Secrets and Lies, Paperback Book
3 out of 5 (1 rating)


Christine Keeler's name is as synonymous with the Sixties sexual revolution as the Pill.

Having found fame and success as a model - the portrait of her naked astride a chair is iconic - her short affair with the minister for war, John Profumo, led to his downfall at the end of Harold Macmillan's Conservative government, and was at the heart of the social and political earthquake that followed.

She became the subject of scandal, intrigue and gossip and was tried for perjury and briefly jailed following the death of Stephen Ward, the socialite who had introduced her to Profumo.

Now that those directly involved are no longer alive, Christine is finally able to tell the full story of that extraordinary time.


  • Format: Paperback
  • Pages: 288 pages
  • Publisher: John Blake Publishing Ltd
  • Publication Date:
  • Category: Autobiography: general
  • ISBN: 9781782198963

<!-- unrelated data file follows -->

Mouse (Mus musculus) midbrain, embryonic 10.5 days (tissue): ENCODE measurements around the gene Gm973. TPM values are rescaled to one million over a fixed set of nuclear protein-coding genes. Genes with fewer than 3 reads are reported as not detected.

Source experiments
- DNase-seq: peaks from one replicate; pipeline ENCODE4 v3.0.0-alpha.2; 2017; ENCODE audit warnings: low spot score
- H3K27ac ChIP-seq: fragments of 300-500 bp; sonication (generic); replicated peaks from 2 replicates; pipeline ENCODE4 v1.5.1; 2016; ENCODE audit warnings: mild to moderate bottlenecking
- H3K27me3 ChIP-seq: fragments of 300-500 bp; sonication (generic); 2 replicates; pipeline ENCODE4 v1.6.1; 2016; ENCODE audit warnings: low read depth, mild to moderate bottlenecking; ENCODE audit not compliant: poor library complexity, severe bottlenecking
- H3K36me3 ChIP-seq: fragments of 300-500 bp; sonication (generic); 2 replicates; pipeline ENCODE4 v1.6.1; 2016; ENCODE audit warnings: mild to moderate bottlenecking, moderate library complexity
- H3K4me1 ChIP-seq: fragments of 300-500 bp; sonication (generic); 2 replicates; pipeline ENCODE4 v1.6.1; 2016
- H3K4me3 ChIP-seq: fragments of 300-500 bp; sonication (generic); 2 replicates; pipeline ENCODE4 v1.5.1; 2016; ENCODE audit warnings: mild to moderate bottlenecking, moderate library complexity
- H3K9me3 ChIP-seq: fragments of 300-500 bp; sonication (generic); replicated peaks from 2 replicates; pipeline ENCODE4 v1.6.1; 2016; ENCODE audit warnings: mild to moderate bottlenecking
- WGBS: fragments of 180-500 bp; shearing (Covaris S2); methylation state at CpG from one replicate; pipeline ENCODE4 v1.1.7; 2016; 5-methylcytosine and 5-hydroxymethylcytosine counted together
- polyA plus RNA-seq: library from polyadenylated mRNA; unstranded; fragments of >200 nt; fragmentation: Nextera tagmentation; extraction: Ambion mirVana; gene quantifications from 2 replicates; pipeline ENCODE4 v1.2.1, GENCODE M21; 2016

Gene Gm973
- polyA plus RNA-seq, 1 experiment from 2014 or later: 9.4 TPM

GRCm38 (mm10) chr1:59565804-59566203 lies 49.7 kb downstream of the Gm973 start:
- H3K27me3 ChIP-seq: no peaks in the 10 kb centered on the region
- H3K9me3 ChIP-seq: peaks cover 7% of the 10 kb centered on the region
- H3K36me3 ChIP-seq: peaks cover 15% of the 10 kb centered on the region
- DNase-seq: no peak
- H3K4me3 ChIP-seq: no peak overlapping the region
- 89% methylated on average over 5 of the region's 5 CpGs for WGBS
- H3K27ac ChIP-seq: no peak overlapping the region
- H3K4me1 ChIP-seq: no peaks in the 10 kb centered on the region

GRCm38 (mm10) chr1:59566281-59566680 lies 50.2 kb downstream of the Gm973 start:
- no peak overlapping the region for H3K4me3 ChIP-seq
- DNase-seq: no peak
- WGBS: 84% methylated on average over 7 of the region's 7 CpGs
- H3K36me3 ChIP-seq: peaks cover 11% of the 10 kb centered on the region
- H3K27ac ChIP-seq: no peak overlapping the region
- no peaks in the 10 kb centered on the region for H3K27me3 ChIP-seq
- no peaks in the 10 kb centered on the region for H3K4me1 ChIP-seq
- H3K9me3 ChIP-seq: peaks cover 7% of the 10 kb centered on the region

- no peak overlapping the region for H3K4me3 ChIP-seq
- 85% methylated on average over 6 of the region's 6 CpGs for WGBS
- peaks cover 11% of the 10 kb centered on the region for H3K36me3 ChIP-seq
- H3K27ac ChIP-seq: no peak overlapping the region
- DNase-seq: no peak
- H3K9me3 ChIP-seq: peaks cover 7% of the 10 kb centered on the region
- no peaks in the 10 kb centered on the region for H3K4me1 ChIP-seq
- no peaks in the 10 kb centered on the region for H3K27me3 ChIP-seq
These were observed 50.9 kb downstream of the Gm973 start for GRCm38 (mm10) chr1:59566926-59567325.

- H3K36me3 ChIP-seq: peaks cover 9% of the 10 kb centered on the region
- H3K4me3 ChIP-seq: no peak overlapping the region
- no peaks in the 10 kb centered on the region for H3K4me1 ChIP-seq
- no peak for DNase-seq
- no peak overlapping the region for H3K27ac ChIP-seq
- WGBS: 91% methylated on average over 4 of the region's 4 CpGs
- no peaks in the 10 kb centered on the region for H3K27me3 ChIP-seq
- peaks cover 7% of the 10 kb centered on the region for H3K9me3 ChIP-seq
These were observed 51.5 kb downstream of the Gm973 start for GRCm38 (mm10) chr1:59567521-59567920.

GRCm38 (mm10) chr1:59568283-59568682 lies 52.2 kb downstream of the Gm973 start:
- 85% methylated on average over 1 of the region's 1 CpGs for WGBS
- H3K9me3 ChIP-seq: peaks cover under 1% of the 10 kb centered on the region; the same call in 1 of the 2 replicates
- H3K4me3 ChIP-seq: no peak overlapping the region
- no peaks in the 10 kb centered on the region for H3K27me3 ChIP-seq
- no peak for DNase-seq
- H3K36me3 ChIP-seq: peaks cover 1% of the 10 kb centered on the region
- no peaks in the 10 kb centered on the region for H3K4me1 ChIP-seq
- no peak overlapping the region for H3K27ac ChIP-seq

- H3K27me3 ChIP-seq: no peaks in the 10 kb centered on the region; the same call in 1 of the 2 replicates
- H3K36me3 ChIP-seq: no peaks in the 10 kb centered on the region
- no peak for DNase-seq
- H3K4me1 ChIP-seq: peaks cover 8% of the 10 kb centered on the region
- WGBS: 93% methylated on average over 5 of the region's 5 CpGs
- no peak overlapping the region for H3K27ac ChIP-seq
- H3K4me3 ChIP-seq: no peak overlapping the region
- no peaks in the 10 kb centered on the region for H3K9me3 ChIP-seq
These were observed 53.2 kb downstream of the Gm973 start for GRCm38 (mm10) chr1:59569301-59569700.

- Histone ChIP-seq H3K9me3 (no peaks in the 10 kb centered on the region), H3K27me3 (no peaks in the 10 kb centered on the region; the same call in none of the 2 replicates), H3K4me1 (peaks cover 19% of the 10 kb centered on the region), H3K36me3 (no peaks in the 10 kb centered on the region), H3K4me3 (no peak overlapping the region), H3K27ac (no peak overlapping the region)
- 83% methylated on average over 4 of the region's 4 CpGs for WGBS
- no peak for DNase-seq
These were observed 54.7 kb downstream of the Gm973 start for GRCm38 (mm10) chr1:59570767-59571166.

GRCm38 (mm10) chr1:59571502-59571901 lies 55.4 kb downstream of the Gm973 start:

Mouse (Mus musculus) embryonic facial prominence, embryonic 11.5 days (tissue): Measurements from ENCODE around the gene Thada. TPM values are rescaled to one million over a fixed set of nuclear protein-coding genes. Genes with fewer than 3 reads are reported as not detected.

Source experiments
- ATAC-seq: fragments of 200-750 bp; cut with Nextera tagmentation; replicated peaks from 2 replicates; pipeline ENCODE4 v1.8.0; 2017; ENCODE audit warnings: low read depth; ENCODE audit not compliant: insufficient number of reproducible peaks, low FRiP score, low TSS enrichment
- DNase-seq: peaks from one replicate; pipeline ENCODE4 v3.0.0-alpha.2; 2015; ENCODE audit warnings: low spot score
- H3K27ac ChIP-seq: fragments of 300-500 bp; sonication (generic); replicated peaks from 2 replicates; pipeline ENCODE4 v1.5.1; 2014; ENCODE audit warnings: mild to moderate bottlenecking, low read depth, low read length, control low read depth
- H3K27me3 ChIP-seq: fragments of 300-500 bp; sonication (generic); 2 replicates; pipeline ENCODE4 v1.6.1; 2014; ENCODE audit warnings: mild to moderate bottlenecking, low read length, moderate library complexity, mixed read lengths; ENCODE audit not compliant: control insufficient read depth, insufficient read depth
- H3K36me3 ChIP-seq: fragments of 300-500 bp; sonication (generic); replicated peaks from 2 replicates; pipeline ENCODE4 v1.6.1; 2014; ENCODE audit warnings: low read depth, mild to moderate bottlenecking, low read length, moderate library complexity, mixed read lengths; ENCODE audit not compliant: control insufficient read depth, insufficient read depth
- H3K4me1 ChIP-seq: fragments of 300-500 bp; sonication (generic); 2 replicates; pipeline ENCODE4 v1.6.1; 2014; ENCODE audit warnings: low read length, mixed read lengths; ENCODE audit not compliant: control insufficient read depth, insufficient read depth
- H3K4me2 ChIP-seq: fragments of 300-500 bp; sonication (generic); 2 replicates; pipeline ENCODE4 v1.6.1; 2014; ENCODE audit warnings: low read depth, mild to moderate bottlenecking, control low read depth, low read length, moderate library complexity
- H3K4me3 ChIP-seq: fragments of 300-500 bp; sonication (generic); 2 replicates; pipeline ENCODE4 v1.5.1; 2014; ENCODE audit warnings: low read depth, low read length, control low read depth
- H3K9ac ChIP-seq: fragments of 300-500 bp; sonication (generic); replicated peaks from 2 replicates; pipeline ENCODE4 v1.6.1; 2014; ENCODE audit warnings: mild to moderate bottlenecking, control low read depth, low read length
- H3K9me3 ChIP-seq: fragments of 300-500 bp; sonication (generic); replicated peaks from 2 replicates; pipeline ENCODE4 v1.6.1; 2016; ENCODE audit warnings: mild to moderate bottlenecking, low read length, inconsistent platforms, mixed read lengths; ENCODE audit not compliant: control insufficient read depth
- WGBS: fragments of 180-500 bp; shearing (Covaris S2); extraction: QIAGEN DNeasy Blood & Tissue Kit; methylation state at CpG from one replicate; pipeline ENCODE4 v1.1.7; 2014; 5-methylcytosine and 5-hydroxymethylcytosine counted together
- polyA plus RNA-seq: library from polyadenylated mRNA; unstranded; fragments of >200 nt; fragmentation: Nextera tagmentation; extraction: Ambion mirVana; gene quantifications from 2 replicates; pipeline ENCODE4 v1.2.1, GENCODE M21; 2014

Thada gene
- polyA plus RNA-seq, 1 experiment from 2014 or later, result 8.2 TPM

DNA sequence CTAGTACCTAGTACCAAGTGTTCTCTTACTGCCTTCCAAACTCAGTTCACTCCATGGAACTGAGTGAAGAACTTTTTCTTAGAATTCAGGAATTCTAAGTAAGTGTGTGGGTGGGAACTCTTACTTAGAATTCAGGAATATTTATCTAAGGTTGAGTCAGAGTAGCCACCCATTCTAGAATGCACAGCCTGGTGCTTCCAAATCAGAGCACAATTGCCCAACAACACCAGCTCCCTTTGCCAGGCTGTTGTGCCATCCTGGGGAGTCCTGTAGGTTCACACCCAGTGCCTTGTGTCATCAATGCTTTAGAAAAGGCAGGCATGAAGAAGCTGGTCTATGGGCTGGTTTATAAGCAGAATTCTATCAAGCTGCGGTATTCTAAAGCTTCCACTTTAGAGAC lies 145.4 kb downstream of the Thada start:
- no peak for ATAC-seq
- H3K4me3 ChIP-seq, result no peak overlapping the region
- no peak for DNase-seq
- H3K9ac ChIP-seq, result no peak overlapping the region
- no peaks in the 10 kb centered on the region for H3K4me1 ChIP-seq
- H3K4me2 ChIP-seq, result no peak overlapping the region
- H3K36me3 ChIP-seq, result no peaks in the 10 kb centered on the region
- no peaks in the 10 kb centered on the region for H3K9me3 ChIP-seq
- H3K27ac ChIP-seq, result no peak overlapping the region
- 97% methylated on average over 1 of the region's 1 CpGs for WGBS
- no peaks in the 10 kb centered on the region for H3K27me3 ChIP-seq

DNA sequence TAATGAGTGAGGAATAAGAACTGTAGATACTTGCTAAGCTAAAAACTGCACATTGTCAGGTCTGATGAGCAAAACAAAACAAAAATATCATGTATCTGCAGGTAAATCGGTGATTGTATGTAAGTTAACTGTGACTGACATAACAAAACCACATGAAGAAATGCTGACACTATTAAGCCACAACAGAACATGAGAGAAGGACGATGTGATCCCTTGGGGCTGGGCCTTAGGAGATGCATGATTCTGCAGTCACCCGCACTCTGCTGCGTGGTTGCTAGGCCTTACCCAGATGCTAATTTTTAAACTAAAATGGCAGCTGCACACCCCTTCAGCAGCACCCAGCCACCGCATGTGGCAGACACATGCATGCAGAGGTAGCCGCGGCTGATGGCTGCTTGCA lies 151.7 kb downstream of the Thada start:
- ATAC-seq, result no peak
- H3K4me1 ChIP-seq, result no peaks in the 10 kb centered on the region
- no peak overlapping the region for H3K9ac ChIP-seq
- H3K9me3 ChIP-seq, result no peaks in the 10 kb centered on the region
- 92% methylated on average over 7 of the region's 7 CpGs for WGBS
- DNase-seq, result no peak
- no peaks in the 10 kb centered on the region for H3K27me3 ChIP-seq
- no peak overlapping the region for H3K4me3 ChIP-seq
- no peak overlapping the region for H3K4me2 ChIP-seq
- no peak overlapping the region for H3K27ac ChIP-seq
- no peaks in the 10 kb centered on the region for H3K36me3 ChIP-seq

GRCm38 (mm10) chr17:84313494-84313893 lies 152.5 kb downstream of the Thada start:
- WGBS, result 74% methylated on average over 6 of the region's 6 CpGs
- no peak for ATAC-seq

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Like most people, I suspect, my awareness of Christine Keeler and the Profumo Affair of the 1960s comes from the film <i>Scandal</i>, with Joanne Whalley playing Christine. Also, the soundbite, 'He would, wouldn't he?', from fellow good time girl Mandy Rice-Davies is always quotable. This autobiography, however, is Christine's story, in (more or less) her own words. A 'mixed-up, lovesick young girl' who 'slept with the Secretary of State for War. And a Soviet Spy' while having 'lived with and worked for Stephen Ward, another Russian agent'. Or, to put a different slant on the matter, 'my life has been cursed by sex I didn't particularly want', and 'it is staggering when I contemplate what role I played'. Christine is very believable when admitting to how young - she was only seventeen when she first met Ward - and naive she was, hopping from bed to bed and making a life out of stupid decisions. The name dropping (and further bed-hopping) gets a bit tiresome post-Profumo - George Peppard, Warren Beatty - and her protestations of being fitted up, guv, are a slightly overwrought, but her frustration is probably understandable. (She claims that Ward used her as an alibi and scapegoat for his own treasonous double-dealings during the Cold War, and the Denning Report covered up for him and the establishment by trashing Christine's reputation.) I struggled more with Christine's creative spin on her youthful stupidity - all the men she slept with really feared her powers of perception and so had to 'keep her quiet', whether through court cases or death threats - and her claim that she always put her sons first. Hm.Pinch of salt at the ready, Christine tells a cracking story, and really transports the reader back to 1960s London, with her descriptions of 'swinging' parties and sordid revelations of the upper classes. And for good or ill, she has become a British icon, posing on a chair for the camera.

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